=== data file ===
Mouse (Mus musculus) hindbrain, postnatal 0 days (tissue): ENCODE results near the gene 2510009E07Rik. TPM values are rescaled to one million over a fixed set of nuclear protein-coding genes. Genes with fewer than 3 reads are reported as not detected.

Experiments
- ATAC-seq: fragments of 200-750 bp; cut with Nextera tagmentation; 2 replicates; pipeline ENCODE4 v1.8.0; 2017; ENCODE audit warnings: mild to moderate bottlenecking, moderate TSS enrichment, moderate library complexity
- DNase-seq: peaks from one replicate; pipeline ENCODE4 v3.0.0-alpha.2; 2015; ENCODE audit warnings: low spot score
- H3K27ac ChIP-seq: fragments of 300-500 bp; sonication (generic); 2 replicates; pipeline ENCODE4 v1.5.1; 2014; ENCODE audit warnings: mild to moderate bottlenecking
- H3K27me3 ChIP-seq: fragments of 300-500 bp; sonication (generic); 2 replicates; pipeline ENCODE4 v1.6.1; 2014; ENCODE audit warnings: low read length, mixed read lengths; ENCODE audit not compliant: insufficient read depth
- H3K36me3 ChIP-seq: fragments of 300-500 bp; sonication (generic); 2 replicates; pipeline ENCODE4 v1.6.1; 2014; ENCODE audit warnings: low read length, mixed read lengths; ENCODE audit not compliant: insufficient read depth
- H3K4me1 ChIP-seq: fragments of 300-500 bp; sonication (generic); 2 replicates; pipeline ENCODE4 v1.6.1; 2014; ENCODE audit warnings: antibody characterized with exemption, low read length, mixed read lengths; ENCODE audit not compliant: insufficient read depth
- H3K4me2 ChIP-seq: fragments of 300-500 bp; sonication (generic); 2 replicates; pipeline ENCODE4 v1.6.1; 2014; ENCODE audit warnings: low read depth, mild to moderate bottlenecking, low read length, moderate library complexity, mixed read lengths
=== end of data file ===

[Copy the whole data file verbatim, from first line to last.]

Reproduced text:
Mouse (Mus musculus) hindbrain, postnatal 0 days (tissue): ENCODE results near the gene 2510009E07Rik. TPM values are rescaled to one million over a fixed set of nuclear protein-coding genes. Genes with fewer than 3 reads are reported as not detected.

Experiments
- ATAC-seq: fragments of 200-750 bp; cut with Nextera tagmentation; 2 replicates; pipeline ENCODE4 v1.8.0; 2017; ENCODE audit warnings: mild to moderate bottlenecking, moderate TSS enrichment, moderate library complexity
- DNase-seq: peaks from one replicate; pipeline ENCODE4 v3.0.0-alpha.2; 2015; ENCODE audit warnings: low spot score
- H3K27ac ChIP-seq: fragments of 300-500 bp; sonication (generic); 2 replicates; pipeline ENCODE4 v1.5.1; 2014; ENCODE audit warnings: mild to moderate bottlenecking
- H3K27me3 ChIP-seq: fragments of 300-500 bp; sonication (generic); 2 replicates; pipeline ENCODE4 v1.6.1; 2014; ENCODE audit warnings: low read length, mixed read lengths; ENCODE audit not compliant: insufficient read depth
- H3K36me3 ChIP-seq: fragments of 300-500 bp; sonication (generic); 2 replicates; pipeline ENCODE4 v1.6.1; 2014; ENCODE audit warnings: low read length, mixed read lengths; ENCODE audit not compliant: insufficient read depth
- H3K4me1 ChIP-seq: fragments of 300-500 bp; sonication (generic); 2 replicates; pipeline ENCODE4 v1.6.1; 2014; ENCODE audit warnings: antibody characterized with exemption, low read length, mixed read lengths; ENCODE audit not compliant: insufficient read depth
- H3K4me2 ChIP-seq: fragments of 300-500 bp; sonication (generic); 2 replicates; pipeline ENCODE4 v1.6.1; 2014; ENCODE audit warnings: low read depth, mild to moderate bottlenecking, low read length, moderate library complexity, mixed read lengths